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Backwater and River-Plume Controls on Scour Upstream of River Mouths: Implications for Fluvio-Deltaic Morphodynamics and Stratigraphy

Lamb, Michael P.*1; Chatanantavet, Phairot 1; Nittrouer, Jeffrey 2; Mohrig, David 3; Shaw, John 3
(1) Geological and Planetary Sci., CA Inst of Tech, Pasadena, CA.
(2) University of Illinois, Urbana, IL.
(3) University of Texas, Austin, TX.

Sediment flux from rivers to oceans is the fundamental driver of fluvio-delatic morphodynamics and continental-margin sedimentation, yet sediment transport across the river-to-marine boundary is poorly understood. Coastal rivers typically are affected by backwater, a zone of spatially decelerating flow that is transitional between normal flow upstream and the offshore river plume. Flow deceleration in the backwater zone, as well as spreading of the offshore plume, should render rivers highly depositional near their mouths, leading to sedimentation and eventual elimination of the backwater zone at steady state. This reasoning is counter to observations of riverbed scour, erosional bedforms, and long-lived backwater zones near the mouths of some coastal rivers (e.g., Mississippi River). To explain these observations, we present a quasi-2D model of a coupled fluvial backwater and offshore river-plume system for the case of the Mississippi River. Results show that during high-discharge events the normal-flow depth can become larger than the water depth at the river mouth resulting in drawdown of the water surface, spatial acceleration of flow, and surprisingly erosion of the riverbed. Furthermore, it is the transient adjustment of the river to low flow and high flow events that allows a persistent backwater/drawdown zone. This zone in turn act as a filter on sediment transfer to marine environments whereby sediment flux from low-discharge events is muted and sediment flux from high-discharge events is enhanced from what would be expected from normal flow alone. Backwater dynamics and the potential for scour are rarely accounted for in fluvio-deltaic models, but they could have a significant impact morphodynamics and stratigraphy. For example, we show that backwater combined with variable discharges leads to a preferential deposition zone, which may explain why rivers tend to avulse about a persistent node setting the fundamental lengthscale of deltas. Furthermore, scour events in coastal rivers and distributary channels likely leave unconformities in fluvio-deltaic stratigraphy, which may appear similar to those previously interpreted to be a result of relative sea level changes or other allogenic forcings. Results are compared to flume experiments presented in a companion study by Chatanantavet et al.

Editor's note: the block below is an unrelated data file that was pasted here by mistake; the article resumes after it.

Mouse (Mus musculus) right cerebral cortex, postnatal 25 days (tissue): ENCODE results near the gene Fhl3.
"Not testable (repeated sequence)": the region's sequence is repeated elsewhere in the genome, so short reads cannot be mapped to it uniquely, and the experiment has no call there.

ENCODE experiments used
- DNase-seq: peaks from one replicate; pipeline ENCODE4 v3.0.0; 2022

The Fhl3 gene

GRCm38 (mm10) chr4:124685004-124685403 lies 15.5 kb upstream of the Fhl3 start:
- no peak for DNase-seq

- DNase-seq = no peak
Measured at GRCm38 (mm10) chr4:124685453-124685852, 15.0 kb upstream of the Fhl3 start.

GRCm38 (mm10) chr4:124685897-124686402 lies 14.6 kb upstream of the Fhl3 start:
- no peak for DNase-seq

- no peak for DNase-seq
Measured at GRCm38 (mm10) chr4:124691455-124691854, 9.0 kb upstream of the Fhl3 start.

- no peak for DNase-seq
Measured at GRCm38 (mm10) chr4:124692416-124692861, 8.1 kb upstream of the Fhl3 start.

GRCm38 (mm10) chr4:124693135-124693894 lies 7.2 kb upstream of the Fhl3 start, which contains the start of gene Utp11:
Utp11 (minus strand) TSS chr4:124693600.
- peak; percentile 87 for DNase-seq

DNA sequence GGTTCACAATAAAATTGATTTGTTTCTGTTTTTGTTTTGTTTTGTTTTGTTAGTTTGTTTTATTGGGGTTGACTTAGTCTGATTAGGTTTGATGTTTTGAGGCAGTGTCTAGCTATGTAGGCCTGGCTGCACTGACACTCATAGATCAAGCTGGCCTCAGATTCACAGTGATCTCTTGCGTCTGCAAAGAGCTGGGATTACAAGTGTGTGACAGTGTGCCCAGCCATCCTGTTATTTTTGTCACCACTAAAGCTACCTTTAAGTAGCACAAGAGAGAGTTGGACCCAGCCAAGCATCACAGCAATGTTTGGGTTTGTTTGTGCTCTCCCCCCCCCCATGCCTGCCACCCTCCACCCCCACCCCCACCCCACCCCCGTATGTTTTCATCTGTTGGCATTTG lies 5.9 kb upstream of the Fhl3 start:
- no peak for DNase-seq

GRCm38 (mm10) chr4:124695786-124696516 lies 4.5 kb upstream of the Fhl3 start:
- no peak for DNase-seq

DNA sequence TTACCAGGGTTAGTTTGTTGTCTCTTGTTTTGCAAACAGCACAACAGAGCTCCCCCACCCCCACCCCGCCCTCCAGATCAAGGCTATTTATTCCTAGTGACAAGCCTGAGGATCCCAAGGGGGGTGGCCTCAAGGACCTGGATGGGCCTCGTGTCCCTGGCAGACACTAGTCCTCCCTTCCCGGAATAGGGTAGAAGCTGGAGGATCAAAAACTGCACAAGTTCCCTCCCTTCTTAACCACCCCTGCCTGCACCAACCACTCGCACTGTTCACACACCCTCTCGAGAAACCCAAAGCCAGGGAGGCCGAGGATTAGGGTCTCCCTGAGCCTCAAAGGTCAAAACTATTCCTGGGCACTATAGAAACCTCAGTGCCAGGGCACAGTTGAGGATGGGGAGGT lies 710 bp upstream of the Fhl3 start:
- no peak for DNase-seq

AAPG Search and Discovery Article #90142 © 2012 AAPG Annual Convention and Exhibition, April 22-25, 2012, Long Beach, California